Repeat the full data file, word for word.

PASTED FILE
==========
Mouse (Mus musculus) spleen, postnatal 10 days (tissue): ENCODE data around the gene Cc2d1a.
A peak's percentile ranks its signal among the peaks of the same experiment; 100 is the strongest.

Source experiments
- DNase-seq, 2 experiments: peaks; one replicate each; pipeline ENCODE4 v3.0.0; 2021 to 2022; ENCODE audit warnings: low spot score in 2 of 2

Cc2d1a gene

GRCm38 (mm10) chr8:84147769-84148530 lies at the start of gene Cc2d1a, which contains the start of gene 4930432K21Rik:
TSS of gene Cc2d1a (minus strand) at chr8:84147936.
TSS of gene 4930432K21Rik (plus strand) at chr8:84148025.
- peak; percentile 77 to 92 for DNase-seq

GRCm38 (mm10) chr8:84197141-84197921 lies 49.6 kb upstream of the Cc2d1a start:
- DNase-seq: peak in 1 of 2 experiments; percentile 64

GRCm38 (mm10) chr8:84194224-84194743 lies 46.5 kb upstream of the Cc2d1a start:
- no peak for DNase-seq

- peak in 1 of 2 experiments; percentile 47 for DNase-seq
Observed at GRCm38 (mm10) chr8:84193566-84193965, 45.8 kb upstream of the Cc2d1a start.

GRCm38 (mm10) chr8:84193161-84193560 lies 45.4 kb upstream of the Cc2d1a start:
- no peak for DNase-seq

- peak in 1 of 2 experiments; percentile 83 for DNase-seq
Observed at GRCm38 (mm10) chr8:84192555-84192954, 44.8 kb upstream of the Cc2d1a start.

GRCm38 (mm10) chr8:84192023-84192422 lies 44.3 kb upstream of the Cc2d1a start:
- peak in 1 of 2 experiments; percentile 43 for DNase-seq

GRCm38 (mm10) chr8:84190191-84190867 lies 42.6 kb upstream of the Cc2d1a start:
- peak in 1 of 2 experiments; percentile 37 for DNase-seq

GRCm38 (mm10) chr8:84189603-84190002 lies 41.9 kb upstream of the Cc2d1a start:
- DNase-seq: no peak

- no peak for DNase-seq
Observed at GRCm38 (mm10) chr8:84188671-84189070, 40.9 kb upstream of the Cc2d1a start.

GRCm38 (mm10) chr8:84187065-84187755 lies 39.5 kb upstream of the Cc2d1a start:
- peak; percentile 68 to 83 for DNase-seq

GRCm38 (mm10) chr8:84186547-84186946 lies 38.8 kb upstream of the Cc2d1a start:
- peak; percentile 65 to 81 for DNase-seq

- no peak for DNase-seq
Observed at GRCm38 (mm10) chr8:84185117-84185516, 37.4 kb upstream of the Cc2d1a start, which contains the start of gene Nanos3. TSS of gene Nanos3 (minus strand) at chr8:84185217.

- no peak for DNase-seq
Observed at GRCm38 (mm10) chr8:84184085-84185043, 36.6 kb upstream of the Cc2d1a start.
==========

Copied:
Mouse (Mus musculus) spleen, postnatal 10 days (tissue): ENCODE data around the gene Cc2d1a.
A peak's percentile ranks its signal among the peaks of the same experiment; 100 is the strongest.

Source experiments
- DNase-seq, 2 experiments: peaks; one replicate each; pipeline ENCODE4 v3.0.0; 2021 to 2022; ENCODE audit warnings: low spot score in 2 of 2

Cc2d1a gene

GRCm38 (mm10) chr8:84147769-84148530 lies at the start of gene Cc2d1a, which contains the start of gene 4930432K21Rik:
TSS of gene Cc2d1a (minus strand) at chr8:84147936.
TSS of gene 4930432K21Rik (plus strand) at chr8:84148025.
- peak; percentile 77 to 92 for DNase-seq

GRCm38 (mm10) chr8:84197141-84197921 lies 49.6 kb upstream of the Cc2d1a start:
- DNase-seq: peak in 1 of 2 experiments; percentile 64

GRCm38 (mm10) chr8:84194224-84194743 lies 46.5 kb upstream of the Cc2d1a start:
- no peak for DNase-seq

- peak in 1 of 2 experiments; percentile 47 for DNase-seq
Observed at GRCm38 (mm10) chr8:84193566-84193965, 45.8 kb upstream of the Cc2d1a start.

GRCm38 (mm10) chr8:84193161-84193560 lies 45.4 kb upstream of the Cc2d1a start:
- no peak for DNase-seq

- peak in 1 of 2 experiments; percentile 83 for DNase-seq
Observed at GRCm38 (mm10) chr8:84192555-84192954, 44.8 kb upstream of the Cc2d1a start.

GRCm38 (mm10) chr8:84192023-84192422 lies 44.3 kb upstream of the Cc2d1a start:
- peak in 1 of 2 experiments; percentile 43 for DNase-seq

GRCm38 (mm10) chr8:84190191-84190867 lies 42.6 kb upstream of the Cc2d1a start:
- peak in 1 of 2 experiments; percentile 37 for DNase-seq

GRCm38 (mm10) chr8:84189603-84190002 lies 41.9 kb upstream of the Cc2d1a start:
- DNase-seq: no peak

- no peak for DNase-seq
Observed at GRCm38 (mm10) chr8:84188671-84189070, 40.9 kb upstream of the Cc2d1a start.

GRCm38 (mm10) chr8:84187065-84187755 lies 39.5 kb upstream of the Cc2d1a start:
- peak; percentile 68 to 83 for DNase-seq

GRCm38 (mm10) chr8:84186547-84186946 lies 38.8 kb upstream of the Cc2d1a start:
- peak; percentile 65 to 81 for DNase-seq

- no peak for DNase-seq
Observed at GRCm38 (mm10) chr8:84185117-84185516, 37.4 kb upstream of the Cc2d1a start, which contains the start of gene Nanos3. TSS of gene Nanos3 (minus strand) at chr8:84185217.

- no peak for DNase-seq
Observed at GRCm38 (mm10) chr8:84184085-84185043, 36.6 kb upstream of the Cc2d1a start.